Prime Minister Margaret Thatcher looked a bit like my mum.
The incendiary stance of not viscerally hating the former Prime Minister is as much born from unformed political opinion, a lack of experience at the business end of some the policies rolled out under her leadership and an upbringing exclusively surrounded by Conservatives, as it is that at a glance she looked a bit like the woman who made me my tea when I got home from school or put a plaster on a scraped knee.
Throughout the 80s I went from pre-pubescence to young adulthood and the presence of Margaret Thatcher writ large over it all. Even though I was more interested in Razzle than Newsround her voice was either intoning a stoic mantra of belligerence aimed at her detractors or being fiercely lampooned by right-on comedy activists on Spitting Image. The face of Britain and of leadership. A face so recognizable it prompted a Pavlovian response in everyone in the country.
As an apolitical teenager her suffocating omnipresence and the reaction to it was fed to you, rather forcibly it felt, by the TV or radio or news print or adults or teachers or by any means possible at all times. An interminable white noise of angry people being professionally angry and hurting the people with whom they disagreed and sometimes with whom they agreed. Really hurting. Physically, emotionally, financially; in fact, in any way they could.
The hurt of those years has exploded onto our screens and newspapers once more, her death acting as the trigger for an outpouring from what seems to be two binary schools of thought. And it is these exclusively polar opposite opinions I struggle to comprehend.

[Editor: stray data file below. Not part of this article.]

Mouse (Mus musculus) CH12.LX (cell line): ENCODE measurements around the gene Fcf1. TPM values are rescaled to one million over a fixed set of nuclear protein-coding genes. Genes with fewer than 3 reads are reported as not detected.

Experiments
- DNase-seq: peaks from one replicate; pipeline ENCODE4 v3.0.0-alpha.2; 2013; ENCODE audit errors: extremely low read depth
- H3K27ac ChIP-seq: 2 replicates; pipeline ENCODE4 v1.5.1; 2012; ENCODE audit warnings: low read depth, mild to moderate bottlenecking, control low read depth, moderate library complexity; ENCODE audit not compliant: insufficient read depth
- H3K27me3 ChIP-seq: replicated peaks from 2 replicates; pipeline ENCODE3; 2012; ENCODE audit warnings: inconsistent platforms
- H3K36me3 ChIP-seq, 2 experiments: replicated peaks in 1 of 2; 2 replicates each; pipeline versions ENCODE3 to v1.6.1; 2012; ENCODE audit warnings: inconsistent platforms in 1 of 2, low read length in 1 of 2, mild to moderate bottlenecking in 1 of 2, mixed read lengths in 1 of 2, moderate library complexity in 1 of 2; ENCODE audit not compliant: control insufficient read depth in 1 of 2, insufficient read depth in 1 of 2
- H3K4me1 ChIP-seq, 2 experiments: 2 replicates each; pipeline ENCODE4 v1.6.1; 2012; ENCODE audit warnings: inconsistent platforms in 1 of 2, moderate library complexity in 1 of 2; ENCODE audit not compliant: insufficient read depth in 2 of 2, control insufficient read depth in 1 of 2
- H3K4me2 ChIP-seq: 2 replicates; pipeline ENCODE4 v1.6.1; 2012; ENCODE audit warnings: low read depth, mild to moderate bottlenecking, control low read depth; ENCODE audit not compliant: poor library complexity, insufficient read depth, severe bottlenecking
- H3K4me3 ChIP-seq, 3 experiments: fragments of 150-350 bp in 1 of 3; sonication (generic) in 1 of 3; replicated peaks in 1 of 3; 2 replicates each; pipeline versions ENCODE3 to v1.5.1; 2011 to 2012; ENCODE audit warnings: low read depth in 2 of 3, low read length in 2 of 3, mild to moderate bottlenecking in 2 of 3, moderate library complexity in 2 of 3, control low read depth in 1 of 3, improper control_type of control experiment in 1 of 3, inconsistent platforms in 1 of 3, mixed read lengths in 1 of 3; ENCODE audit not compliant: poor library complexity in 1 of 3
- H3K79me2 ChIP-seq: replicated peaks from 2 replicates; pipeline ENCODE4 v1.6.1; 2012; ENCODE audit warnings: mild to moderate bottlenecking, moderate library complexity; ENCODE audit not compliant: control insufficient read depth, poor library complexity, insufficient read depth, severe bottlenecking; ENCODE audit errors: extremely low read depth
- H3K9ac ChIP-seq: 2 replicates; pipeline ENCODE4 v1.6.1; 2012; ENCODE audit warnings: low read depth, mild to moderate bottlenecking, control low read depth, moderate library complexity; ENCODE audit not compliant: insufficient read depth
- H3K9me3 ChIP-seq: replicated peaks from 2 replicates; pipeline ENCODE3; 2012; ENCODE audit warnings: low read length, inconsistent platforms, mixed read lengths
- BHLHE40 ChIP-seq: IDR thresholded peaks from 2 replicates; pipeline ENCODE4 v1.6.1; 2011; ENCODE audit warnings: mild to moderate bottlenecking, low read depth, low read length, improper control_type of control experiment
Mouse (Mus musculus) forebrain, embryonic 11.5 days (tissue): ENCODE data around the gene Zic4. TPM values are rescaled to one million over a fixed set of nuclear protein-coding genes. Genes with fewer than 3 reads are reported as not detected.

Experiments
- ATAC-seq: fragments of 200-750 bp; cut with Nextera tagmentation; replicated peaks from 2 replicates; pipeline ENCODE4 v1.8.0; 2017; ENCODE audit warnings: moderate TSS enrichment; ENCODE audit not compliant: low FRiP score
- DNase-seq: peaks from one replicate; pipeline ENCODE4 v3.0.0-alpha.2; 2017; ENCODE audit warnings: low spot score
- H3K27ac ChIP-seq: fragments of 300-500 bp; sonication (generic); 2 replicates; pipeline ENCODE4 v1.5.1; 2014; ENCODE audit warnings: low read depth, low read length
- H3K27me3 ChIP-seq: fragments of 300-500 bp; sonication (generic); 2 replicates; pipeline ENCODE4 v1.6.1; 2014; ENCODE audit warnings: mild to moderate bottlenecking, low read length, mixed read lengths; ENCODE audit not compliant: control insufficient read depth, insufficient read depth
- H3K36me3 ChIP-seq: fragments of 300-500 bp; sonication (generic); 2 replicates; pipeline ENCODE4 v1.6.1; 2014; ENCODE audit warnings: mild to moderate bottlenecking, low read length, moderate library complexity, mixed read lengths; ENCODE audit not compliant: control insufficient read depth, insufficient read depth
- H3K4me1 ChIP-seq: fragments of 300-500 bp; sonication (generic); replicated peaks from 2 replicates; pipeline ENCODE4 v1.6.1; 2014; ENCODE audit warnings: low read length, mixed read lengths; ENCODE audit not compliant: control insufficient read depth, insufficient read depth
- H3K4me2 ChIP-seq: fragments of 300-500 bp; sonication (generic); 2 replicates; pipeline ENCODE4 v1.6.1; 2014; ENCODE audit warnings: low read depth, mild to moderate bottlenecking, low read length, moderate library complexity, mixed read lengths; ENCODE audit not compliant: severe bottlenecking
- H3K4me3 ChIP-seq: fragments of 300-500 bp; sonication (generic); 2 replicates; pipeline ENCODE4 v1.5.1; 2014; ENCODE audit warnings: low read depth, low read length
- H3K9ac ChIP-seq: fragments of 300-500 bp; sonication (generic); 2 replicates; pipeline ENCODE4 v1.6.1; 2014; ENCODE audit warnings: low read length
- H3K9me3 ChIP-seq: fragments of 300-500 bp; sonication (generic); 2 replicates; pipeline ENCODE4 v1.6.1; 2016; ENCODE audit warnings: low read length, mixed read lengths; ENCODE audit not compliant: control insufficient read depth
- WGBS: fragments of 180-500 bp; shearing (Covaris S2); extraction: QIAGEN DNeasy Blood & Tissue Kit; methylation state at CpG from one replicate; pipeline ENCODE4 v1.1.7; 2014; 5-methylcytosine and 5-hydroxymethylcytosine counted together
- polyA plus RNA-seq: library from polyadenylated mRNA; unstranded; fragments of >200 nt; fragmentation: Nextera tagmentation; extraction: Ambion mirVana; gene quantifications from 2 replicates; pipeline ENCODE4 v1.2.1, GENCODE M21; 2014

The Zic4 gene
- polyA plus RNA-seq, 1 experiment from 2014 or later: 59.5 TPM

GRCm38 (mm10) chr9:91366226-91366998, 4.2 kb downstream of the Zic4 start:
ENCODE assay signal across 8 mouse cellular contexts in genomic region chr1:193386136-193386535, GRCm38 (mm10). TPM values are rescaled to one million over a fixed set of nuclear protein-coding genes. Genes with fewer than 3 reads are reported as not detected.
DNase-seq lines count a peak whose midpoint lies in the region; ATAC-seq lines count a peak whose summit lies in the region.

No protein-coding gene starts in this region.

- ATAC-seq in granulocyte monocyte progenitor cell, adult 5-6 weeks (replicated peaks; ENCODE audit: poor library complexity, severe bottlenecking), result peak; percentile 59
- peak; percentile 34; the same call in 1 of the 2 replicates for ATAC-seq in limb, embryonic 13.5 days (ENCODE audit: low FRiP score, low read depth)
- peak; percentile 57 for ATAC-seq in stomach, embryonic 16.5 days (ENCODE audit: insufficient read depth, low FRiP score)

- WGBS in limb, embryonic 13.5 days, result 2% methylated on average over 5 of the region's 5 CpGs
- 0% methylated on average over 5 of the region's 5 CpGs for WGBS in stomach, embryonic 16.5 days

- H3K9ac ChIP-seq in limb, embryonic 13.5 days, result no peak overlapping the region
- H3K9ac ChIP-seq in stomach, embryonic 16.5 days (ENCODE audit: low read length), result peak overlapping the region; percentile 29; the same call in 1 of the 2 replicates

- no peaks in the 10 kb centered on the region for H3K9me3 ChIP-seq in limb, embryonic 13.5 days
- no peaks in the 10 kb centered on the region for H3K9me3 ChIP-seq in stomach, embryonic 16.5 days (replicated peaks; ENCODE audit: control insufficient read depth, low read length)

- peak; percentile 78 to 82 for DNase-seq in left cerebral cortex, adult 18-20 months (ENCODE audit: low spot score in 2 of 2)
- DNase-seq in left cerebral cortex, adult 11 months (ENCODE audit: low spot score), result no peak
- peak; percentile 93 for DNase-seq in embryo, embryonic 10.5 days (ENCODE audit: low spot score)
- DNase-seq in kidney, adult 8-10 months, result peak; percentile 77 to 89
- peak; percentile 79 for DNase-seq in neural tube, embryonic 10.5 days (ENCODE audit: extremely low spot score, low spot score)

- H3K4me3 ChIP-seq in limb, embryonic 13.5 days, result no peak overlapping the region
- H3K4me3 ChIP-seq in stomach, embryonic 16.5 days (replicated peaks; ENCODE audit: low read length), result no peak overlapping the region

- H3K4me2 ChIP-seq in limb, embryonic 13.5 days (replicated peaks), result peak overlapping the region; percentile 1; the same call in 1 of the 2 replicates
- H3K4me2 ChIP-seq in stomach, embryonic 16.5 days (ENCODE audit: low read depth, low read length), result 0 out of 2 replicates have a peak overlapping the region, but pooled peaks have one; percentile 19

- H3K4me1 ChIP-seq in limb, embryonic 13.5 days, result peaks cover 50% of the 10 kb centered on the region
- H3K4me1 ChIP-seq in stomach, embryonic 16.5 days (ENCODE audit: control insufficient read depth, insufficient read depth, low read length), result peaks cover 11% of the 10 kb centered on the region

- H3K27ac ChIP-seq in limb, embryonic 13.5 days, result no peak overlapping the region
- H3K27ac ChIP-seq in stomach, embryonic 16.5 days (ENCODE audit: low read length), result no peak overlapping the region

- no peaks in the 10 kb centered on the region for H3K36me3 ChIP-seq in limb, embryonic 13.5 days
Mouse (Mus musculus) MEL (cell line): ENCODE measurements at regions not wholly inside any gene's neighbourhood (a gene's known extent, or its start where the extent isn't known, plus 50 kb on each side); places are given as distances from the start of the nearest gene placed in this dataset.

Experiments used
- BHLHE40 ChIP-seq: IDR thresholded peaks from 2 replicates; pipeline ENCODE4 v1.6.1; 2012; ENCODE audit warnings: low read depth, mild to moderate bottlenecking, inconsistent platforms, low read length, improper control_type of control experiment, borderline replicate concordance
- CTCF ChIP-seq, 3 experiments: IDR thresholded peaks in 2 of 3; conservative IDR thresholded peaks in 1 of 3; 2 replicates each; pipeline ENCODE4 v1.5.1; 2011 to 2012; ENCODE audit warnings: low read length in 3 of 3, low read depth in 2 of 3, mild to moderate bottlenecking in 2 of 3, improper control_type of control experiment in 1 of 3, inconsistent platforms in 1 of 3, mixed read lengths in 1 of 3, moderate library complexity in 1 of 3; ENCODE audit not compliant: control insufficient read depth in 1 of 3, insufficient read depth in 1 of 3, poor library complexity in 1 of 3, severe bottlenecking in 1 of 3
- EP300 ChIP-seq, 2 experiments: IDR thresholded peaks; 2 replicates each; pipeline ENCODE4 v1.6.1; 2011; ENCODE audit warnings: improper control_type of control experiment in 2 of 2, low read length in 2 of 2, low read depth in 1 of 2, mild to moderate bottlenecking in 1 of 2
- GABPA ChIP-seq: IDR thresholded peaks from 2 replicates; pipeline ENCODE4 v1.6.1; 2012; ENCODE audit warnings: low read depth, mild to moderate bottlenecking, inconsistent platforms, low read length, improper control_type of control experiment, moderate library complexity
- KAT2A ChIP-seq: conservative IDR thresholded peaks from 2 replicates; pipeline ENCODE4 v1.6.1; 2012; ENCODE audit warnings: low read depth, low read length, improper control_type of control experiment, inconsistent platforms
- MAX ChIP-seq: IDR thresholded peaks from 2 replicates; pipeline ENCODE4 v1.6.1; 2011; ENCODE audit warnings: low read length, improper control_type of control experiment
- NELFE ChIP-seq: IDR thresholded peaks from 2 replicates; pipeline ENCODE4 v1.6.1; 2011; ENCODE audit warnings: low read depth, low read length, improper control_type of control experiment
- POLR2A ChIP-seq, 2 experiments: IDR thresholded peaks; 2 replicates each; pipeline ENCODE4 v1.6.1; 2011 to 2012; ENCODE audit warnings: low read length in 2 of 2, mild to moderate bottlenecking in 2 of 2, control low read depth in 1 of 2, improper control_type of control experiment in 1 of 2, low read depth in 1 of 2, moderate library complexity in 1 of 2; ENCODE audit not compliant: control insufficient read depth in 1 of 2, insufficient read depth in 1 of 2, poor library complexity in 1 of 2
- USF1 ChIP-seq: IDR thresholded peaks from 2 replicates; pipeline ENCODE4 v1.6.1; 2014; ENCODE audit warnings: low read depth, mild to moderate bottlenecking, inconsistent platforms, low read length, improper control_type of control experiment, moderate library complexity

On the one hand you have a hatred so pure it suggests the idea of Thatcher has over-taken the reality. One comedian on Twitter quipped he was disappointed she hadn’t been still born (LOL) and another commentator gleefully wishing for the death of one of her cabinet ministers (LMFAO). ‘Evil’ became the go-to descriptor and many of those who suffered directly, or through inaction, were basking in the sunshine of her passing. Free now. “Ding dong, the witch is dead!” peels across the country and somehow serves, to me at least, to dilute the political statement. A smart-arse paean rather than valid statement. To these people she represented every conceivable ill-fortune lain at their door and thank fuck she’s dead. Good riddance squared.
On the other hand we are treated to the baffling deifying of the former Member of Parliament for Finchley. The blonde halo of her hair so perfectly set in her favourite Mayfair salon framing the face of necessary and unapologetically severe change. Tellingly never described as ‘Good’ to counter the ‘Evil’ but referred to using power words such as ‘conviction’, ‘leadership’ and ‘great’. Willfully ignorant to the impact of change on so many and utterly convinced only the headlines mattered. The world was her stage not those collieries of The North; those mere consequences not a consideration. A deeply uncomfortable viewpoint and one so eagerly flippant. The tragedy of her death to be marked by a public procession, to mourn, to consider, to laud. Weep quietly for She lay at rest now.
The divide is dangerously polar. If you are of one camp then you will be hard put to hold together a discussion with a member of the other because the pain or the pleasure has managed to define who we are now, albeit older and flabbier. So your parents were stripped of their jobs, and seemingly hope, then chances are you’ve been noisily pissed since last week flopping your hatred about to all and digital sundry. Born to an enterprising lot irritatingly seduced by the promise of more gold than you could eat and there is a chance you’ve been pursed lipped and chastising those others for daring to throw a brick at the House of Thatcher.
Me? I don’t mourn politicians. I don’t cheer when a human being dies. I am a proud Briton and painfully aware that this nation has borne brute and brilliance time and again through history and we as a people suffer or profit as a result of their actions, and will do for generations as we have done for generations past.
Margaret Thatcher was a brutal enforcer of contentious change and that is how I will remember her. Oh, and she looked a bit like my mum.